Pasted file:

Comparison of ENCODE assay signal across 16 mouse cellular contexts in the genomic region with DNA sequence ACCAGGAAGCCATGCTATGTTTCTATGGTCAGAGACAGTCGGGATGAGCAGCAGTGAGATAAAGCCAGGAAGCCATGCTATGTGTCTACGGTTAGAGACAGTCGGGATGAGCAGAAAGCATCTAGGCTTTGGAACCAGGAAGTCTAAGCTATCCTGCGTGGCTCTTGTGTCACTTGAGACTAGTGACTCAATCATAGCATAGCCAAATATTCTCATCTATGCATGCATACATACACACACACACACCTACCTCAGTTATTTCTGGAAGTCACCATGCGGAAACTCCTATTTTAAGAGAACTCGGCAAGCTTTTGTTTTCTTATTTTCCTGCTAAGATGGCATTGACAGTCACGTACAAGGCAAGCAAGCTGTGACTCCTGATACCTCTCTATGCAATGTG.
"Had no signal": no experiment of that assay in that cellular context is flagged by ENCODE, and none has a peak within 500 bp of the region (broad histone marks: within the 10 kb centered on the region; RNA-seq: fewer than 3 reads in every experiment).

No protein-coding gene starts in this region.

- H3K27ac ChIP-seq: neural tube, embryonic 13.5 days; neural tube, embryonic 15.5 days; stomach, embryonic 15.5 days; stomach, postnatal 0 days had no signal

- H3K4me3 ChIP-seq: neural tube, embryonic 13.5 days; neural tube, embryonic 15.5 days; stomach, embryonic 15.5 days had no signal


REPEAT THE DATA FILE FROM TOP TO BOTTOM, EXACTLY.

Comparison of ENCODE assay signal across 16 mouse cellular contexts in the genomic region with DNA sequence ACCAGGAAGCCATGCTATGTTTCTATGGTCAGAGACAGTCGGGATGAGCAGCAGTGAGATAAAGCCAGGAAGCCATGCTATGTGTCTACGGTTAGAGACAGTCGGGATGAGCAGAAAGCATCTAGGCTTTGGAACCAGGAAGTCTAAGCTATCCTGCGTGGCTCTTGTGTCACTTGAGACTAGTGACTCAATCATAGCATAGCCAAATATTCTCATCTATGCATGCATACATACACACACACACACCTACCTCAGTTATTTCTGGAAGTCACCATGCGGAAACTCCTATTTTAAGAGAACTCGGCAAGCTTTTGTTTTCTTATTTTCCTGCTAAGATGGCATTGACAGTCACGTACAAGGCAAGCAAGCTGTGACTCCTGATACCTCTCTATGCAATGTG.
"Had no signal": no experiment of that assay in that cellular context is flagged by ENCODE, and none has a peak within 500 bp of the region (broad histone marks: within the 10 kb centered on the region; RNA-seq: fewer than 3 reads in every experiment).

No protein-coding gene starts in this region.

- H3K27ac ChIP-seq: neural tube, embryonic 13.5 days; neural tube, embryonic 15.5 days; stomach, embryonic 15.5 days; stomach, postnatal 0 days had no signal

- H3K4me3 ChIP-seq: neural tube, embryonic 13.5 days; neural tube, embryonic 15.5 days; stomach, embryonic 15.5 days had no signal